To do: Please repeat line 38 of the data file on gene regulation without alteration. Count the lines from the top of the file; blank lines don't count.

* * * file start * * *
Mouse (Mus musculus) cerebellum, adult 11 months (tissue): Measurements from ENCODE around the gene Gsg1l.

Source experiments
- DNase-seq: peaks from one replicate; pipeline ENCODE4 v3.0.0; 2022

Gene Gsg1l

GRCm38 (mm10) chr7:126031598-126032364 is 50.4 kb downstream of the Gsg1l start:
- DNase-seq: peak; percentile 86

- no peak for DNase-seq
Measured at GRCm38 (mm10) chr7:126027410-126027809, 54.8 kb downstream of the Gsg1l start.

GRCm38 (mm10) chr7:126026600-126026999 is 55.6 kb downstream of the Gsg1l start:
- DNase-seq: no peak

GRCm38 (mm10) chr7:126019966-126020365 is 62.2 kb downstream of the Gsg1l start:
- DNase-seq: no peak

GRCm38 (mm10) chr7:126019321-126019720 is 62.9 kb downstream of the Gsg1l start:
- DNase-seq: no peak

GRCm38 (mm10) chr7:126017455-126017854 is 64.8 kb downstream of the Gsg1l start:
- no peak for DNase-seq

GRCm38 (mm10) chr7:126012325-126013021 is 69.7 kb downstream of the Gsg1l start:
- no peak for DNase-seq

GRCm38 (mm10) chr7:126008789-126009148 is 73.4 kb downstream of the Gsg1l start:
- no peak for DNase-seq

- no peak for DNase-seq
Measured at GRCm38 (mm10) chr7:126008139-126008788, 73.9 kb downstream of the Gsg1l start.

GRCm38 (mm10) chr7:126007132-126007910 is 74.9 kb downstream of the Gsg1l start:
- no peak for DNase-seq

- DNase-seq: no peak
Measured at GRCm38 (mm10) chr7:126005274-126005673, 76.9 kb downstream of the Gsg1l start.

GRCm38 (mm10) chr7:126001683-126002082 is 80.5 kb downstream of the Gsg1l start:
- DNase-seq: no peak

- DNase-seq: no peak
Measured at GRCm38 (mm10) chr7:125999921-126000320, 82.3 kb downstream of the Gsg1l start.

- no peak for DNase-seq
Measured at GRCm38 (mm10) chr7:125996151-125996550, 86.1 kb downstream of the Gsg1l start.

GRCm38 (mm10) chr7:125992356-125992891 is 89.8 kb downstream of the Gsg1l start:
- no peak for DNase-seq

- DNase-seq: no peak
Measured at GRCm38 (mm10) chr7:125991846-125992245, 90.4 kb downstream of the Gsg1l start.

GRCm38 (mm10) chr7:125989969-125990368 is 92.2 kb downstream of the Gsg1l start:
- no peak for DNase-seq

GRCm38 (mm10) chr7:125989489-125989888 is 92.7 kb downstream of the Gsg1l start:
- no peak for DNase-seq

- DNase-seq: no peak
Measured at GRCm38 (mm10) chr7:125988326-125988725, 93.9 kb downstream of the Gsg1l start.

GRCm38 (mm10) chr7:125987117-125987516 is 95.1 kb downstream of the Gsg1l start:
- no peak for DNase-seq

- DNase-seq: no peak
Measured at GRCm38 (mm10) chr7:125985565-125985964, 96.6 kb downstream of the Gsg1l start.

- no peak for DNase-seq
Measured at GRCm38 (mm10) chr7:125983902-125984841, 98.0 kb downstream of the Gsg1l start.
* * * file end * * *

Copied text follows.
- no peak for DNase-seq